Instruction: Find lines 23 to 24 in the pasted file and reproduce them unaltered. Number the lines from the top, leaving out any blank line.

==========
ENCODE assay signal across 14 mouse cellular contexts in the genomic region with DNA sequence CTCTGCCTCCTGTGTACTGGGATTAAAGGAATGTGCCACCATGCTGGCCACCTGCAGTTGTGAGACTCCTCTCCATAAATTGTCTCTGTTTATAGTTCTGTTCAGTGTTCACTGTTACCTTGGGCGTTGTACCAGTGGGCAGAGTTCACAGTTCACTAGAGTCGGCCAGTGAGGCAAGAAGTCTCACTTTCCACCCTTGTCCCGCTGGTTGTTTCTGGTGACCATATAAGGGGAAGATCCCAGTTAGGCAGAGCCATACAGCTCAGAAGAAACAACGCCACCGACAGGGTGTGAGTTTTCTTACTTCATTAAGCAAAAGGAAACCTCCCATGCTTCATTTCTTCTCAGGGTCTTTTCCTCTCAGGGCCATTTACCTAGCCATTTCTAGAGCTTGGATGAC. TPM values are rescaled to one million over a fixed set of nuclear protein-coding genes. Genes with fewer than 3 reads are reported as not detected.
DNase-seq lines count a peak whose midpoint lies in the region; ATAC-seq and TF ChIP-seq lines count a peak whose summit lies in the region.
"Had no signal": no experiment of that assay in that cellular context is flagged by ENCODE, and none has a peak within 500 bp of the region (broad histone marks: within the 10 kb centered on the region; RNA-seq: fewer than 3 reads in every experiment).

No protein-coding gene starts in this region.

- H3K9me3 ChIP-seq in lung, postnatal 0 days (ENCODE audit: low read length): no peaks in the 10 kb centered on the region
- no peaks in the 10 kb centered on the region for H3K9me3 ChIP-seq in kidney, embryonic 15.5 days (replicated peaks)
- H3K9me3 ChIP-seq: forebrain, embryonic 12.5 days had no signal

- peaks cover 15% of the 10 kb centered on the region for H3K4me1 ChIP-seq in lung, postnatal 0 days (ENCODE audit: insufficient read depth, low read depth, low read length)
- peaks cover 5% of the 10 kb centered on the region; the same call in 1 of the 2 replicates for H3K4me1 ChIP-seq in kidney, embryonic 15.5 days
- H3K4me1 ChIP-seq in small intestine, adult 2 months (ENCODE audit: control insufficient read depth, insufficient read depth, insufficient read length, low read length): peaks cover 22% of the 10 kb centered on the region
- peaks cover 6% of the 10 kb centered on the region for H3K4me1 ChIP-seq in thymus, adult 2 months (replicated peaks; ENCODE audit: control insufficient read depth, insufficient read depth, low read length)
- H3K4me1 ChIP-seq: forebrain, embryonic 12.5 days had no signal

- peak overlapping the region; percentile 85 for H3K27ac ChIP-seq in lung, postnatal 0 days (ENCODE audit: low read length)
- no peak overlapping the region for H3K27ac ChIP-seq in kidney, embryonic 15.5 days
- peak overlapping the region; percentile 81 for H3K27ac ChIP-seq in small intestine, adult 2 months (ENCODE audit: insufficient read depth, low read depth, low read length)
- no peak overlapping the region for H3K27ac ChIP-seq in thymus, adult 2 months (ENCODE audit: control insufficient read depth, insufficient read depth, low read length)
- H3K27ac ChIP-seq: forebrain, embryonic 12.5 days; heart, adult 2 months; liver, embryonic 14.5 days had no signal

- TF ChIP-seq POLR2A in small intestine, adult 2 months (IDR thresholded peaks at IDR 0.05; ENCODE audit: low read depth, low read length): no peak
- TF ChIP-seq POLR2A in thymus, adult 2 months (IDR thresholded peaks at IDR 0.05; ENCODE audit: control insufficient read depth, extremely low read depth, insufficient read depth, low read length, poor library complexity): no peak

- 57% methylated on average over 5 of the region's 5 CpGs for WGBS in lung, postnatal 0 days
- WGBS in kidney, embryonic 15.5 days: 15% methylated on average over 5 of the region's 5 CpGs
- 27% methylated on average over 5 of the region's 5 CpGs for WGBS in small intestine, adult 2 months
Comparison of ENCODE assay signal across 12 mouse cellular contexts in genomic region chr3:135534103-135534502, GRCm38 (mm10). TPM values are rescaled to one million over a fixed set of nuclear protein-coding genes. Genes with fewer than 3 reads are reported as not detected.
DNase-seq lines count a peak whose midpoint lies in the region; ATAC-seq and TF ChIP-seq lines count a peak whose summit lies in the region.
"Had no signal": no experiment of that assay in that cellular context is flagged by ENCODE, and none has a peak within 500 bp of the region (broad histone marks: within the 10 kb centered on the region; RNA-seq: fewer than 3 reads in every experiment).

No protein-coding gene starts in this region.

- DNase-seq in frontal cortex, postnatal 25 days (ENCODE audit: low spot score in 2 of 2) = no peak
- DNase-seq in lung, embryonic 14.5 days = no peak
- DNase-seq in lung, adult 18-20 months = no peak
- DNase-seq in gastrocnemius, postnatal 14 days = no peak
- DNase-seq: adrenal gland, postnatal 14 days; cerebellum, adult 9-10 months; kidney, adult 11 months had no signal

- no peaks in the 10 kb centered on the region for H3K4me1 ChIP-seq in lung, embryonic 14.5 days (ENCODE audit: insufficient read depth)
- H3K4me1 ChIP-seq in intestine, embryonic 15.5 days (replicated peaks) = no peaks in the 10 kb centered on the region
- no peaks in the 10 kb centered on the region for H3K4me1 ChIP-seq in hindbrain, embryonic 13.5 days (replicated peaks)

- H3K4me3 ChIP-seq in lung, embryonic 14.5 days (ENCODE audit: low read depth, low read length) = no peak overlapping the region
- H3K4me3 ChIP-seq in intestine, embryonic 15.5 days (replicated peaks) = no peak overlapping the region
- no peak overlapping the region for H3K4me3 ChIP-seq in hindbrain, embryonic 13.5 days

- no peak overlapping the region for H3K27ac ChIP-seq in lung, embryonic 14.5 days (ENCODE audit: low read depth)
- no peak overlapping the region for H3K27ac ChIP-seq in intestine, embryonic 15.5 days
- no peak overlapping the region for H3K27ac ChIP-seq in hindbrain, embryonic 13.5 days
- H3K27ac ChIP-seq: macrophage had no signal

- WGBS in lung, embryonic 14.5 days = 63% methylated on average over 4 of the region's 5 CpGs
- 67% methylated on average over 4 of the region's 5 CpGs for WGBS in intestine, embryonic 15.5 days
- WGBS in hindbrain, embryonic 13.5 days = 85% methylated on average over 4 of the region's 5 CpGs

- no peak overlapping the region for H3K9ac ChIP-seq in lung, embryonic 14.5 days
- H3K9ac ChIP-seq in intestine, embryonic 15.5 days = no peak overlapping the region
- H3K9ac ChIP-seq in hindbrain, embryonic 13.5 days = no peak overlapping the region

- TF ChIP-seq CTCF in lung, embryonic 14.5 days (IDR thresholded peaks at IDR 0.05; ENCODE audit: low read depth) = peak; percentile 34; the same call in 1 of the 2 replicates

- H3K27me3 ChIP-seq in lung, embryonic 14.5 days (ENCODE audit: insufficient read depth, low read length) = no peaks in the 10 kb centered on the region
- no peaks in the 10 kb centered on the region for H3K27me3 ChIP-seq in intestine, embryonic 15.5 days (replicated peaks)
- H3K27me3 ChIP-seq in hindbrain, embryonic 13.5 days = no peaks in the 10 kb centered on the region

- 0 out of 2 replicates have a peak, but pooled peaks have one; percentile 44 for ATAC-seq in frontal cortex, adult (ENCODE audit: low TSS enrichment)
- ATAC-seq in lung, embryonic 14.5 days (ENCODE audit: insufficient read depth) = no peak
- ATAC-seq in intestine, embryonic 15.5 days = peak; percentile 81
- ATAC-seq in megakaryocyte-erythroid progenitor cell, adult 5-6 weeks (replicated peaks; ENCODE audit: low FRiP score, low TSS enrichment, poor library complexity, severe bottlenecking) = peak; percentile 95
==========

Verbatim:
Comparison of ENCODE assay signal across 12 mouse cellular contexts in genomic region chr3:135534103-135534502, GRCm38 (mm10). TPM values are rescaled to one million over a fixed set of nuclear protein-coding genes. Genes with fewer than 3 reads are reported as not detected.
DNase-seq lines count a peak whose midpoint lies in the region; ATAC-seq and TF ChIP-seq lines count a peak whose summit lies in the region.